Within the energy sector, the use of blockchain technology is emerging as a key strategy and focus area for industry modernization. Blockchain provides a platform for managing and transacting high-value data as a distributed ledger technology (DLT). However, unlike other DLTs, blockchain is untrustworthy, requiring no intermediaries and thus providing the potential for catalyzing existing business processes as well as reducing the overhead costs and complexity level embedded in the current energy ecosystem. For the energy sector, the use of blockchain technology to optimize existing energy sector practices through asset traceability applications and other technology upgrades in the background are obvious choices. It's not going to be surprising that such applications will soon appear on the horizon. The open question about blockchain is, can it revolutionize the consumption and receipt of electricity by residential consumers?
Blockchain has the ability to allow new methods to manage how energy is distributed, accounted for and safeguarded in the utility sector. For example, with direct peer-to-peer (P2P) interaction between assets or participants, microgrids could become more resilient. P2P allows smart electronic devices to share information without a centralized system effectively. Global utilities are testing blockchain's potential to generate new business models based on microtransactions facilitated by the ability of blockchain to build trust between unknown peers. These disintermediated transactions create opportunities to accelerate economic growth by slipping over a need to establish large-scale centralized facilities to track asset-related events or commodity-related transactions and process payments.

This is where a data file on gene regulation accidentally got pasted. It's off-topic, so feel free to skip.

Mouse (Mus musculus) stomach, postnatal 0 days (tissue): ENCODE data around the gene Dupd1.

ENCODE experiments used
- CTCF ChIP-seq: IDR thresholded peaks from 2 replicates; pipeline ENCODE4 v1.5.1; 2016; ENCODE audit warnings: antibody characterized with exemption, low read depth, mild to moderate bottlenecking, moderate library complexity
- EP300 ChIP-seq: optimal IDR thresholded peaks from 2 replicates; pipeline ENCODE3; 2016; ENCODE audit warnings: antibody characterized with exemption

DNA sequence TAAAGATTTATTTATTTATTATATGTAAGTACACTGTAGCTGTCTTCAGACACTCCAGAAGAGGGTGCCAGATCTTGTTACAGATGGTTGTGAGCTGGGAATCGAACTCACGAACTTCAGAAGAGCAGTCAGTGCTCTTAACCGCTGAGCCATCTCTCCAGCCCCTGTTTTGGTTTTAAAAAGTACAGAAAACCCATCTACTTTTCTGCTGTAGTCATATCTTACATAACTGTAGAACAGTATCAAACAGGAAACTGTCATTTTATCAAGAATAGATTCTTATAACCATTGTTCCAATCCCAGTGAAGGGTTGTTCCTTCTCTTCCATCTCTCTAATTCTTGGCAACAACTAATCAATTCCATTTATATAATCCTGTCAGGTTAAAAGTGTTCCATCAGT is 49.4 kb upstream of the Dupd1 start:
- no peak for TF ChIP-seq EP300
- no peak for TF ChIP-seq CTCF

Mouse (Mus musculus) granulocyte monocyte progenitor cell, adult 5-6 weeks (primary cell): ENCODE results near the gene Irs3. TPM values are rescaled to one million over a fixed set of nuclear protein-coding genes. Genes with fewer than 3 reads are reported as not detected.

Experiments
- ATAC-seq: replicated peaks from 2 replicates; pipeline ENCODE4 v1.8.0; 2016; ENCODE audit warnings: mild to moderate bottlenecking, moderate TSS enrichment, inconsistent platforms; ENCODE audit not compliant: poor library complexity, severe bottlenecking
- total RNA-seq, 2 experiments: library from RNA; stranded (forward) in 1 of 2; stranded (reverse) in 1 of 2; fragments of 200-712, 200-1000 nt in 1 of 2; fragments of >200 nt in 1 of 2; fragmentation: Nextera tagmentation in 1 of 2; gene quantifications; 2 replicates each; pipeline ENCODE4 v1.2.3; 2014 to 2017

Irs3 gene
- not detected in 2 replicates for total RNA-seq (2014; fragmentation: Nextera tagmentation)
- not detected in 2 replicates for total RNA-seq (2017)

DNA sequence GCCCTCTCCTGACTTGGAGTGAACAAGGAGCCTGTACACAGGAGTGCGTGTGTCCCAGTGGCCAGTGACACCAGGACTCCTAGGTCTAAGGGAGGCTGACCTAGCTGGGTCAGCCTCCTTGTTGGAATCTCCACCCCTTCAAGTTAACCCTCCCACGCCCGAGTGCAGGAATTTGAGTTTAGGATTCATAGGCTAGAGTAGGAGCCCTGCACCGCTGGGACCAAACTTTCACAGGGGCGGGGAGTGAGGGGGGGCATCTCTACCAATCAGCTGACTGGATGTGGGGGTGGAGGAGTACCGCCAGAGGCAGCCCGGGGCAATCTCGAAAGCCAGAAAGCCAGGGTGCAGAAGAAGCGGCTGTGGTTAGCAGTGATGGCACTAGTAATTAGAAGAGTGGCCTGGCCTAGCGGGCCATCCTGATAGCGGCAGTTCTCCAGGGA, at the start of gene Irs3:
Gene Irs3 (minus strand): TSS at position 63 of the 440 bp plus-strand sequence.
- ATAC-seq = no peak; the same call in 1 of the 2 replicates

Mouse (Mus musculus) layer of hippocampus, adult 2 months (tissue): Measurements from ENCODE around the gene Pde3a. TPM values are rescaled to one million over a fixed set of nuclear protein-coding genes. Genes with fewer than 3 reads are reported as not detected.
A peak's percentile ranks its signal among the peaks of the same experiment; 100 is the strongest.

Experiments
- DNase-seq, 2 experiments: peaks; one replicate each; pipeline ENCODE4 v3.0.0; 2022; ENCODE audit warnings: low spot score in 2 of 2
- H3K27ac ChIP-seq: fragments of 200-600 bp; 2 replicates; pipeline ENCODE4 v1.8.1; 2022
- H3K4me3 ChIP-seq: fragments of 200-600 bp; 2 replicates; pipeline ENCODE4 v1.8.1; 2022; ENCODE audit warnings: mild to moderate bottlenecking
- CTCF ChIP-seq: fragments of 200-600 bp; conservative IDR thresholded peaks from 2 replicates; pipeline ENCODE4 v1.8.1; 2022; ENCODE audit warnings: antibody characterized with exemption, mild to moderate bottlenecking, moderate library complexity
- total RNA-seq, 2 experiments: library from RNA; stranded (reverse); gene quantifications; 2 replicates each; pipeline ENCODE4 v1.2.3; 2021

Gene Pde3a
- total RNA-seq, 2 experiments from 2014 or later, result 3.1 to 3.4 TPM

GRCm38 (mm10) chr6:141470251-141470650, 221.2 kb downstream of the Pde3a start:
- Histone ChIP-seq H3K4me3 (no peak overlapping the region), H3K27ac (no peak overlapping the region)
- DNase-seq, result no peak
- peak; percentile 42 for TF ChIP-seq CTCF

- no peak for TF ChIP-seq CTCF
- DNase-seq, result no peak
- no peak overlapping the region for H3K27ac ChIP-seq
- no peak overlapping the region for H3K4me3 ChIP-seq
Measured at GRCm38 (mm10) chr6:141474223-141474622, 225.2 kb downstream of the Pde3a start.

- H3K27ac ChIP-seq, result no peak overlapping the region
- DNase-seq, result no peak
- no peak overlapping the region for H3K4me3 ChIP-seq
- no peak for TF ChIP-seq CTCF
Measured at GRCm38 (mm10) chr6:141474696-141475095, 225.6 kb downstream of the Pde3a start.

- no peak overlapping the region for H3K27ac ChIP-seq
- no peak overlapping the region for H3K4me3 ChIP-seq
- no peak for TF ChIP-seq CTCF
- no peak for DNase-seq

For a digital business, one possible industry vision is for utilities to be an energy sharing economy platform provider. The provider can use a permitted ledger-based blockchain in this centralized model platform to track micro-energy transactions and orchestrate financial settlement.
Even though the acceptance of blockchain is in the very initial stages, there is still strong evidence that this technology will gradually be used in a variety of ways. Blockchain will gain significant traction in the utility sector with its promise to transform transaction flows, new ways to manage and operate distributed assets and operations. Instead of looking at how blockchain can make incremental change possible, utilities should discuss how blockchain can make a contribution to the creation of utility business ecosystems by investigating the distributed ledger's role in creating a trusted business environment.
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